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char(??) vs varchar(??) Expand / Collapse
Posted Wednesday, October 31, 2012 8:04 AM



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For Zip codes (which are actually a USPS trademark), yeah, 5-digits is fine. Well, unless you need Zip+4. Of course, you can put the +4 in a separate, Char(4), numeric-only, nullable column, to enforce the rules on that.

For international postal codes, you need to get a bit more flexible. Canadian, for example, have numbers and letters, in a particular pattern. Same for UK if I'm not mistaken. As Gail mentioned, SA uses a 4-digit code (all numbers if I'm not mistaken). Other countries, other rules.

Nullable columns, one for each format, can be done, with enforcement of format in each column. ZipCode char(5) numeric-only, ZipPlus4 char(4), numeric-only, PostalCanadian char(6) with formatting enforced, and so on. But that's a little complex to manage.

Could do a table per format (some formats are multinational), with limits on the ISO3 country code in each table to map that to relevant national laws, then Union with forced-null columns for columns that some countries have and others don't (like State/Province/Region) into a single view for querying.

Could create a CLR datatype "MailableAddress" that could format, enforce, etc., based on rules built into the DLL.

The right XML rules could also be built to enforce a full set of international address rules.

Or you could use nvarchar(10) for a column called PostalCode, and manage the input/update rules in a higher software layer. Preferably the UI, where an error in Zip code format can be brought to the user's attention and they have a choice of fixing it or overriding the rule.

Lots of ways to solve these things.

(I've been working with address list data for over 10 years. It's a bit more complex than char(5) and a Like '[0-9][0-9][0-9][0-9][0-9]' constraint, unless you're going to completely disallow non-US addresses.)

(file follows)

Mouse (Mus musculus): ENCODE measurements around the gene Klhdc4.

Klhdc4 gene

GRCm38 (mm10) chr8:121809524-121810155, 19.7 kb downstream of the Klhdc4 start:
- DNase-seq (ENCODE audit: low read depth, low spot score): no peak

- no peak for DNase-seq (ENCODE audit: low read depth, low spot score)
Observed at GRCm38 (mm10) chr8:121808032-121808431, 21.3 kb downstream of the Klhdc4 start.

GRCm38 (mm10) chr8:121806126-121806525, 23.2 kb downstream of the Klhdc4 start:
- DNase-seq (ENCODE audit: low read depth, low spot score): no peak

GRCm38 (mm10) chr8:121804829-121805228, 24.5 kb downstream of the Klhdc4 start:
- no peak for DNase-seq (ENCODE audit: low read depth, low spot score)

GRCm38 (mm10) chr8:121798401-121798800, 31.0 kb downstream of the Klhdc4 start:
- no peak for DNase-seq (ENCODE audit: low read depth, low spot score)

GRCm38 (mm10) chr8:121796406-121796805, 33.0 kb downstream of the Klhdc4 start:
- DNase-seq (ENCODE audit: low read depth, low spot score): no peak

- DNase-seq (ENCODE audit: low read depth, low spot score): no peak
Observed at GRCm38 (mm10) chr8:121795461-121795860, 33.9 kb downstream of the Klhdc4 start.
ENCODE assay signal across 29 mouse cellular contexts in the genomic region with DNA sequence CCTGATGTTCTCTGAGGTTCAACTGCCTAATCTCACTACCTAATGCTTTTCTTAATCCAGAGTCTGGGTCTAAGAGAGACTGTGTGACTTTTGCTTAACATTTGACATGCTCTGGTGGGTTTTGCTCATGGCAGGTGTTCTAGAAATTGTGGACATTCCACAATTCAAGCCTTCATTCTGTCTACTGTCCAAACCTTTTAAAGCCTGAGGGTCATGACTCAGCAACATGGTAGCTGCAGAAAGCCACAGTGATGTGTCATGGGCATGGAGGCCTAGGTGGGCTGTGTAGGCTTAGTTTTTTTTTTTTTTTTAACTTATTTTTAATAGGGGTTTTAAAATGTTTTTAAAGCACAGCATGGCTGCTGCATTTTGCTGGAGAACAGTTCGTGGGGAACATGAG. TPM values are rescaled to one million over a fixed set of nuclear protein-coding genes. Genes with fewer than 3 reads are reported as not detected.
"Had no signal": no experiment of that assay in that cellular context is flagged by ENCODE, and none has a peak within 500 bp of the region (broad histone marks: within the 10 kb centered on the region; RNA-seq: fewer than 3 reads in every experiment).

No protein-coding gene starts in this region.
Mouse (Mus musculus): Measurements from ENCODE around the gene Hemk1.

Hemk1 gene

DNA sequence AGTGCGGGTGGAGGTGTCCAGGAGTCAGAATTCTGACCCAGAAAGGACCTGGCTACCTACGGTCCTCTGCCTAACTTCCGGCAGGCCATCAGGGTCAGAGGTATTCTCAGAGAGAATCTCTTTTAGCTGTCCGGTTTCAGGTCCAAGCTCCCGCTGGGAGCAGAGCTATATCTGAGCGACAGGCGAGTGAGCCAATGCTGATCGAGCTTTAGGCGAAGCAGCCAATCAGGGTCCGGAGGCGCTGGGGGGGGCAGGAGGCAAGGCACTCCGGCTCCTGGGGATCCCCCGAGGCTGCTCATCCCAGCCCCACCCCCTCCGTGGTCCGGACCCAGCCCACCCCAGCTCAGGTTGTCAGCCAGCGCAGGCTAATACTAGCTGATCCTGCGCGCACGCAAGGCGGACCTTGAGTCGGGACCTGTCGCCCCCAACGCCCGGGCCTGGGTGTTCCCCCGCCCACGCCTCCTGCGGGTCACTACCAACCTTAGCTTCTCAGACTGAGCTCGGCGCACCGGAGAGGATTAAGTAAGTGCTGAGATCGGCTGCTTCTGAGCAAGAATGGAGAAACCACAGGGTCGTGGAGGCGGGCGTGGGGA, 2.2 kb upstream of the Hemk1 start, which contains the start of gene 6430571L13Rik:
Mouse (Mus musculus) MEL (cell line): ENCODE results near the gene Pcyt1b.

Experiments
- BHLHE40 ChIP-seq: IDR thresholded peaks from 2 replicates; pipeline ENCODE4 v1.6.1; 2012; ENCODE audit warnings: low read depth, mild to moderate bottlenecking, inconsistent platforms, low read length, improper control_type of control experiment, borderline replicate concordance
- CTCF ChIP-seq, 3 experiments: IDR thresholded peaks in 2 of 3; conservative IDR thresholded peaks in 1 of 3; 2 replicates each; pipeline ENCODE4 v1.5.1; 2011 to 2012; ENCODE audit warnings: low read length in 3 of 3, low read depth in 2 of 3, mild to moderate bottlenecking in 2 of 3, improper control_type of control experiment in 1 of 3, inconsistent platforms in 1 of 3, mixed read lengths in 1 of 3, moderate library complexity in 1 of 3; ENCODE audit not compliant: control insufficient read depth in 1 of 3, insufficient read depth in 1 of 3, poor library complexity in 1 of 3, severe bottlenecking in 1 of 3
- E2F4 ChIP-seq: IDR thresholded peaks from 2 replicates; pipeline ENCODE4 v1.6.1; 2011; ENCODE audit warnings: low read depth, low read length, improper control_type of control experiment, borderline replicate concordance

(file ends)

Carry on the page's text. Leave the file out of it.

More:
But Joe is right that you need to know what you're planning on storing and not just blanket varchar(50) or char(25) everything.

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Post #1379327
Posted Wednesday, October 31, 2012 8:19 AM



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Then you have UK postal codes which are 5-8 characters long, depending on whether you include a space or not.

Oh, the UK is even worse than that! Try to write a regular expression to validate it! It is an alphanumeric nightmare. They finally introduced a MailSort code for commercial bulk mailers, but not the general public.

Korea is replacing the Japanese street address system with the US 9-1-1 system, but the Buddhist are protesting it. The old system is based on "neighborhoods" (chome) and numbering the building within the boundaries in the order they were built! But some of the chome names are Buddhist saints and they are afraid they will be lost. Kinda like small town post offices in the US

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Post #1379340
Posted Wednesday, October 31, 2012 9:00 AM
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True, UK postal codes are a nightmare to handle, thats why most people will try and push it up into the UI layer and rely on specialised Reg-ex validation procedure before they get to the Db layer, or use a Postal code tool that uses the Royal Mail PAF files to validate the addresses.

Though the later is often out of date especially for new developments as its only updated every quarter.

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Post #1379368
Posted Thursday, November 1, 2012 5:13 AM



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nice discussion

To get quick answer follow this link:
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